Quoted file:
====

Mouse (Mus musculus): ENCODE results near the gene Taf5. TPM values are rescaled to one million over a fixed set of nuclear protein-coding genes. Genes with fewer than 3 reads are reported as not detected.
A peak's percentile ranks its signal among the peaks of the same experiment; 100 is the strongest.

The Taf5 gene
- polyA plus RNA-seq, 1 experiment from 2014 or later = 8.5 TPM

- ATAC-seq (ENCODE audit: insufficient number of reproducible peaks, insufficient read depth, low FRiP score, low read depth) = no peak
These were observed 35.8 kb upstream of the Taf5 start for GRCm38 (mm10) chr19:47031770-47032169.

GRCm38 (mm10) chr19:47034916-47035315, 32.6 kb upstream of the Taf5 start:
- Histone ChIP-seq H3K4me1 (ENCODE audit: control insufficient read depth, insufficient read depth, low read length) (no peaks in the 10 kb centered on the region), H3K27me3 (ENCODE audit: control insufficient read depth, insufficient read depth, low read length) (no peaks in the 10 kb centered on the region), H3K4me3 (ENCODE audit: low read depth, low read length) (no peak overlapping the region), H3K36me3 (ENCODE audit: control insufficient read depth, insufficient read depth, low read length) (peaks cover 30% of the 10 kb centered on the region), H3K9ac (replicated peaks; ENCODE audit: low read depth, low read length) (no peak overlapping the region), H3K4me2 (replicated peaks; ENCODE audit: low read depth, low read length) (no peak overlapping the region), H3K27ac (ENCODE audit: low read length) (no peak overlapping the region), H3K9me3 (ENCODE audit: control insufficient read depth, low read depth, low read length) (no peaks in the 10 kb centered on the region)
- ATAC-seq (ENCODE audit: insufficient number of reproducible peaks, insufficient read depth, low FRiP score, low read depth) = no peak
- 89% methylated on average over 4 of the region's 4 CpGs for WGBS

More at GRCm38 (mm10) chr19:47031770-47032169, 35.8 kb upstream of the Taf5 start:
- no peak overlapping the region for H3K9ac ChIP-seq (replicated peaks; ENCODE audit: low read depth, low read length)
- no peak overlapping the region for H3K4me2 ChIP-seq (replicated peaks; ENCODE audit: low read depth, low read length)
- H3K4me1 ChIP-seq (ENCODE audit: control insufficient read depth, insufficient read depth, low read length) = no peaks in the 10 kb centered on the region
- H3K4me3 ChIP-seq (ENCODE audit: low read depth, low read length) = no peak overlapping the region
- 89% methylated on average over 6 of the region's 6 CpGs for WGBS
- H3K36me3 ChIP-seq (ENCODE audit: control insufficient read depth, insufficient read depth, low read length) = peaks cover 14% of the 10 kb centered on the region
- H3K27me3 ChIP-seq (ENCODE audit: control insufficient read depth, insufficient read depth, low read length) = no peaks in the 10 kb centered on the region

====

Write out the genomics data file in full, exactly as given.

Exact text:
Mouse (Mus musculus): ENCODE results near the gene Taf5. TPM values are rescaled to one million over a fixed set of nuclear protein-coding genes. Genes with fewer than 3 reads are reported as not detected.
A peak's percentile ranks its signal among the peaks of the same experiment; 100 is the strongest.

The Taf5 gene
- polyA plus RNA-seq, 1 experiment from 2014 or later = 8.5 TPM

- ATAC-seq (ENCODE audit: insufficient number of reproducible peaks, insufficient read depth, low FRiP score, low read depth) = no peak
These were observed 35.8 kb upstream of the Taf5 start for GRCm38 (mm10) chr19:47031770-47032169.

GRCm38 (mm10) chr19:47034916-47035315, 32.6 kb upstream of the Taf5 start:
- Histone ChIP-seq H3K4me1 (ENCODE audit: control insufficient read depth, insufficient read depth, low read length) (no peaks in the 10 kb centered on the region), H3K27me3 (ENCODE audit: control insufficient read depth, insufficient read depth, low read length) (no peaks in the 10 kb centered on the region), H3K4me3 (ENCODE audit: low read depth, low read length) (no peak overlapping the region), H3K36me3 (ENCODE audit: control insufficient read depth, insufficient read depth, low read length) (peaks cover 30% of the 10 kb centered on the region), H3K9ac (replicated peaks; ENCODE audit: low read depth, low read length) (no peak overlapping the region), H3K4me2 (replicated peaks; ENCODE audit: low read depth, low read length) (no peak overlapping the region), H3K27ac (ENCODE audit: low read length) (no peak overlapping the region), H3K9me3 (ENCODE audit: control insufficient read depth, low read depth, low read length) (no peaks in the 10 kb centered on the region)
- ATAC-seq (ENCODE audit: insufficient number of reproducible peaks, insufficient read depth, low FRiP score, low read depth) = no peak
- 89% methylated on average over 4 of the region's 4 CpGs for WGBS

More at GRCm38 (mm10) chr19:47031770-47032169, 35.8 kb upstream of the Taf5 start:
- no peak overlapping the region for H3K9ac ChIP-seq (replicated peaks; ENCODE audit: low read depth, low read length)
- no peak overlapping the region for H3K4me2 ChIP-seq (replicated peaks; ENCODE audit: low read depth, low read length)
- H3K4me1 ChIP-seq (ENCODE audit: control insufficient read depth, insufficient read depth, low read length) = no peaks in the 10 kb centered on the region
- H3K4me3 ChIP-seq (ENCODE audit: low read depth, low read length) = no peak overlapping the region
- 89% methylated on average over 6 of the region's 6 CpGs for WGBS
- H3K36me3 ChIP-seq (ENCODE audit: control insufficient read depth, insufficient read depth, low read length) = peaks cover 14% of the 10 kb centered on the region
- H3K27me3 ChIP-seq (ENCODE audit: control insufficient read depth, insufficient read depth, low read length) = no peaks in the 10 kb centered on the region